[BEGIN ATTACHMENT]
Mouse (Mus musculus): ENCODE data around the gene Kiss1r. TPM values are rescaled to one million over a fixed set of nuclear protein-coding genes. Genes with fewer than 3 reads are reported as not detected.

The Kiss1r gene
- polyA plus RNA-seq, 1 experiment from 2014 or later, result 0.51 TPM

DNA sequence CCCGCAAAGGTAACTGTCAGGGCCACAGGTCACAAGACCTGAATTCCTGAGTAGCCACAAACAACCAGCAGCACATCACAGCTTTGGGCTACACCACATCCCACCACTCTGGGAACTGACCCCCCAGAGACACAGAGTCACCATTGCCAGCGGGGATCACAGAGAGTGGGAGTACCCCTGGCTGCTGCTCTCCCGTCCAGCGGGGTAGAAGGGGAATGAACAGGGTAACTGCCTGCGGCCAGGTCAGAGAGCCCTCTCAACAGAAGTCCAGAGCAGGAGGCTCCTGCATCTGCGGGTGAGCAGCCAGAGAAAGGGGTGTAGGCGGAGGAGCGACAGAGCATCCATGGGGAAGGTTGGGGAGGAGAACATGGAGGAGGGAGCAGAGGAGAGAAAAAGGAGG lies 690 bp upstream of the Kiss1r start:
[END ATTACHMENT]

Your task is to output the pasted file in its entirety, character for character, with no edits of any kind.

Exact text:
Mouse (Mus musculus): ENCODE data around the gene Kiss1r. TPM values are rescaled to one million over a fixed set of nuclear protein-coding genes. Genes with fewer than 3 reads are reported as not detected.

The Kiss1r gene
- polyA plus RNA-seq, 1 experiment from 2014 or later, result 0.51 TPM

DNA sequence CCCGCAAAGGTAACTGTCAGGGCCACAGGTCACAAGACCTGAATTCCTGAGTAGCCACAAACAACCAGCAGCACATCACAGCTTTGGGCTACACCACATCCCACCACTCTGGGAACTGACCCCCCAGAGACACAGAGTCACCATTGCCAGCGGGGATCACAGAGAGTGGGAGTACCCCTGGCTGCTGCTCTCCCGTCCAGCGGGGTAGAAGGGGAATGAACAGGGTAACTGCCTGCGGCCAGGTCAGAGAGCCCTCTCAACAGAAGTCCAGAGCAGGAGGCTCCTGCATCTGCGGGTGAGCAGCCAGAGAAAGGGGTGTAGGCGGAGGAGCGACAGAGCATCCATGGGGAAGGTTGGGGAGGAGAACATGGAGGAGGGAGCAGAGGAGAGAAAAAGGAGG lies 690 bp upstream of the Kiss1r start: